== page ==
Wed. Nov 29th, 2023
staff looking in net with young host

Did you know our parks, moths and Discovery staff were featured on an episode of TVOKids Leo’s Pollinators Explorer Club?


The series was nominated for a Canadian Screen Award for Best Non-Fiction Program or Series for Children or Young Adults!

These awards are the Canadian equivalent of the Emmy Awards.

We sat down with our three Ontario Parks stars featured in this episode for an exclusive interview to learn more about their experience:

Mark Read, assistant superintendent

Mark Read is the deputy superintendent of Rideau River Provincial Park and Murphys Point Provincial Park, but at the time of filming he was the Park’s Chief Naturalist.

Assistant Superintendent showing how gray rat snakes climb trees

Mark, what kind of preparation did you have to do for your role?

I spent a couple of long afternoons at the Lally Homestead in Murphys Point, hoping to catch a glimpse of the Clearwing Hummingbird, the real star of the episode.

I watched one with the episode’s producer the night before filming, but failed the day of. Fortunately, Kathleen and the Pinery team were able to help us.

Why is it important to share stories like this?

staff holding snake

With its educational and exploratory concept, the program attracts and is designed for a younger audience. At the same time, it is able to capture and share the experience of people like us who work in this field.

It highlights just a small aspect of what our provincial parks have to offer and, through a fun program like this, brings Ontario’s parks into homes across the province.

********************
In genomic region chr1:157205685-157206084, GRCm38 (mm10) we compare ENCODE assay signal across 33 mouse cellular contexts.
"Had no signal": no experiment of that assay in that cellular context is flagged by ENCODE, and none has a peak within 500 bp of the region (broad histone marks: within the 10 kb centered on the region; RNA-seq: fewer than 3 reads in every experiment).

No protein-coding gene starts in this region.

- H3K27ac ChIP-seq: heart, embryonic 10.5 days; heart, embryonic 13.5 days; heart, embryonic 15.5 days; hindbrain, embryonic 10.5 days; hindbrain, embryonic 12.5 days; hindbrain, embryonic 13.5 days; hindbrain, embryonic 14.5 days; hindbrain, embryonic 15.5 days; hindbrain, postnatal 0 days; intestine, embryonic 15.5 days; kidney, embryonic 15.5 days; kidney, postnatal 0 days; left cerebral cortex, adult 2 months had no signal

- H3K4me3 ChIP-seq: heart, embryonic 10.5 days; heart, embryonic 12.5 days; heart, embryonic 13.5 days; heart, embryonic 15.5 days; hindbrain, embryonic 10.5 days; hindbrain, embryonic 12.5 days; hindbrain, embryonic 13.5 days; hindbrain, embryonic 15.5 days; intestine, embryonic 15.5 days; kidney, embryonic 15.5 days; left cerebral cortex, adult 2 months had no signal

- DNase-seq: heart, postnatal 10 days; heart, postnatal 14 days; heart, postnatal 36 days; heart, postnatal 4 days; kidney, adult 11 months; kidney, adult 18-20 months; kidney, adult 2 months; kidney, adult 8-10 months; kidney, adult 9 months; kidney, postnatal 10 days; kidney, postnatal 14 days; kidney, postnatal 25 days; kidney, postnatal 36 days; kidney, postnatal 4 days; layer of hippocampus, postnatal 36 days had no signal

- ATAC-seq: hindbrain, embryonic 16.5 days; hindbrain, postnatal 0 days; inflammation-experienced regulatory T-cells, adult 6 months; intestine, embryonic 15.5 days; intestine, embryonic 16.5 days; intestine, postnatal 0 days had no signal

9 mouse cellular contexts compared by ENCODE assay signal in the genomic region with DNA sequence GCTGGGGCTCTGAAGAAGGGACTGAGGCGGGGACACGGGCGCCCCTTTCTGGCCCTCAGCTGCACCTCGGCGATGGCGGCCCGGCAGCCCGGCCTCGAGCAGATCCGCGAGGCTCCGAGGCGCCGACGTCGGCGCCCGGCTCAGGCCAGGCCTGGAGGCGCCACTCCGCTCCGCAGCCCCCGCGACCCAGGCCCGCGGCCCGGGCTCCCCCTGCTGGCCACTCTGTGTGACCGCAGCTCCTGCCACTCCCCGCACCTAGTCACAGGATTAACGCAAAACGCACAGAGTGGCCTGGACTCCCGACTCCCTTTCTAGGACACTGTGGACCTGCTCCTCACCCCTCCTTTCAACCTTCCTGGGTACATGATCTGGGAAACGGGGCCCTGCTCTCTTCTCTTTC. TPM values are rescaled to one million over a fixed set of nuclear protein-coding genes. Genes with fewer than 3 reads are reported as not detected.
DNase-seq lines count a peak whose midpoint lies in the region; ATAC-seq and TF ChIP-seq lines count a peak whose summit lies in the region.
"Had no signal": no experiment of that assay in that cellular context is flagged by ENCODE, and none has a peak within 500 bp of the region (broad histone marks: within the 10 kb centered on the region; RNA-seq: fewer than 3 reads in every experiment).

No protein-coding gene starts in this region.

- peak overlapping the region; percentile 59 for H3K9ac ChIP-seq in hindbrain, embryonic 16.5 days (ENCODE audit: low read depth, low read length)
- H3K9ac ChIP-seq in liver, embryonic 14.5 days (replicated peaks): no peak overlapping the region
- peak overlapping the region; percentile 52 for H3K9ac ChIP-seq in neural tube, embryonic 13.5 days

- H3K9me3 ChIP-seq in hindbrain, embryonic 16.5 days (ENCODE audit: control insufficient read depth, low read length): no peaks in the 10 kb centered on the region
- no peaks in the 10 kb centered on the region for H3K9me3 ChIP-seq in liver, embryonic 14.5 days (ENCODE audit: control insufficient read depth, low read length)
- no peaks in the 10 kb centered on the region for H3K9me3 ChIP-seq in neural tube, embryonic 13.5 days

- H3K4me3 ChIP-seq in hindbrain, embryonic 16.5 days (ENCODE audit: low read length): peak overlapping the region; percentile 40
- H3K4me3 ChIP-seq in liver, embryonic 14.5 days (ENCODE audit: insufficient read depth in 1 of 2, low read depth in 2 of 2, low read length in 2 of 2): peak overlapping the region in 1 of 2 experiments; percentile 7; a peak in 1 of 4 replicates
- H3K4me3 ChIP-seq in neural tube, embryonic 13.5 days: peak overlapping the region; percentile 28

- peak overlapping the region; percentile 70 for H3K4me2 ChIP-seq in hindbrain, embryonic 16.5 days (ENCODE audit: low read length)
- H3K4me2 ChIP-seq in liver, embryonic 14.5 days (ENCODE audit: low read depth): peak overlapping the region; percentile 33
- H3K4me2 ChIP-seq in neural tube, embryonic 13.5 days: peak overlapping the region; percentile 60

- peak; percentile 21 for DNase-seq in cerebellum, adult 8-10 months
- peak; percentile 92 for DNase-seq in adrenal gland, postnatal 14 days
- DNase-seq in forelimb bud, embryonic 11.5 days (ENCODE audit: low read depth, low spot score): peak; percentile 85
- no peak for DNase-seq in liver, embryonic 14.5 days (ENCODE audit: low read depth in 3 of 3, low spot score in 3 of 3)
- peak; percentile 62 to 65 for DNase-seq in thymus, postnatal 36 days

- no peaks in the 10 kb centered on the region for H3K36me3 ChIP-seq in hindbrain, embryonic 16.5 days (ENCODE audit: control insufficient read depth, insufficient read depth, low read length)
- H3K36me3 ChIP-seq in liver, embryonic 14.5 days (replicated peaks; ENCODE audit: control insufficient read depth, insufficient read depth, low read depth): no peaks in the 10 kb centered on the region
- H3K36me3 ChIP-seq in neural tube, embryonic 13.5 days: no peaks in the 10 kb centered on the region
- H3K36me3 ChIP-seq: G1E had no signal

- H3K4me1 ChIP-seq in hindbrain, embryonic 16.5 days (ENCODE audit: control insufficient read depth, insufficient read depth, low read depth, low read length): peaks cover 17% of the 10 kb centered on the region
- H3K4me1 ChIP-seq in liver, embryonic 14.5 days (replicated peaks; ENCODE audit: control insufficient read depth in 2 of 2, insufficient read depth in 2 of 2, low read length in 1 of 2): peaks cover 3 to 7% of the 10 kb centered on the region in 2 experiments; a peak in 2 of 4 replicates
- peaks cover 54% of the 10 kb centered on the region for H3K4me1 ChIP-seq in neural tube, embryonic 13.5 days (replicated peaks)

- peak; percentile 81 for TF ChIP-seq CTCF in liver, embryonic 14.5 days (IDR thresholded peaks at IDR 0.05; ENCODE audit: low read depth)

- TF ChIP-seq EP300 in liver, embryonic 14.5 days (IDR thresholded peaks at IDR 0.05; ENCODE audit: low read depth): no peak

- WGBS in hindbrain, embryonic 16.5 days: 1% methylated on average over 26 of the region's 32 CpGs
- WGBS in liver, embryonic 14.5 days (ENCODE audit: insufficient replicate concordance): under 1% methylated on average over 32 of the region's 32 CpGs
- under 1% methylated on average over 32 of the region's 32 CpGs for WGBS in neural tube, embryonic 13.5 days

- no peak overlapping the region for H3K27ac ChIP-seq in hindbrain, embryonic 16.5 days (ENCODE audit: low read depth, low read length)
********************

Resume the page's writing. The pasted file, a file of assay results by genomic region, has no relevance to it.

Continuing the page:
Any final thoughts?

It was so much fun and fantastic to work with so many professionals.

It was obviously disappointing not to find the moth here in Murphys Point, but I’m glad Kathleen was able to triumph and save the day!

Kathleen Chayer, chief naturalist of the park

Kathleen Chayer is currently the Chief Naturalist at Killarney Provincial Park, but was working as the Senior Park Interpreter at Pinery Provincial Park at the time of filming.

staff standing at the rocky viewpoint

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Being filmed is not a regular part of your role on Discovery, so what was your experience like?

It was exciting to be filmed!

I’ve been lucky in my career to have been filmed for some things before, but I certainly wouldn’t say it plays a big part of my role, and I’ve never been filmed for something as big as a TVO production.

I grew up watching TVO content, so it was exciting to think about young people watching that content and becoming more familiar with our parks and the animals that call them home.

What kind of preparation did you do for your role?

person filming lake with camera

Leo’s pollinators He was already scheduled to be at the Pinery to film his Rusty Patched Bumblebee episode when we found out that even though Mark is an absolute superstar, they couldn’t find any Hummingbird Clearwings to film at Murphys Point.

That created a huge opportunity for Pinery staff.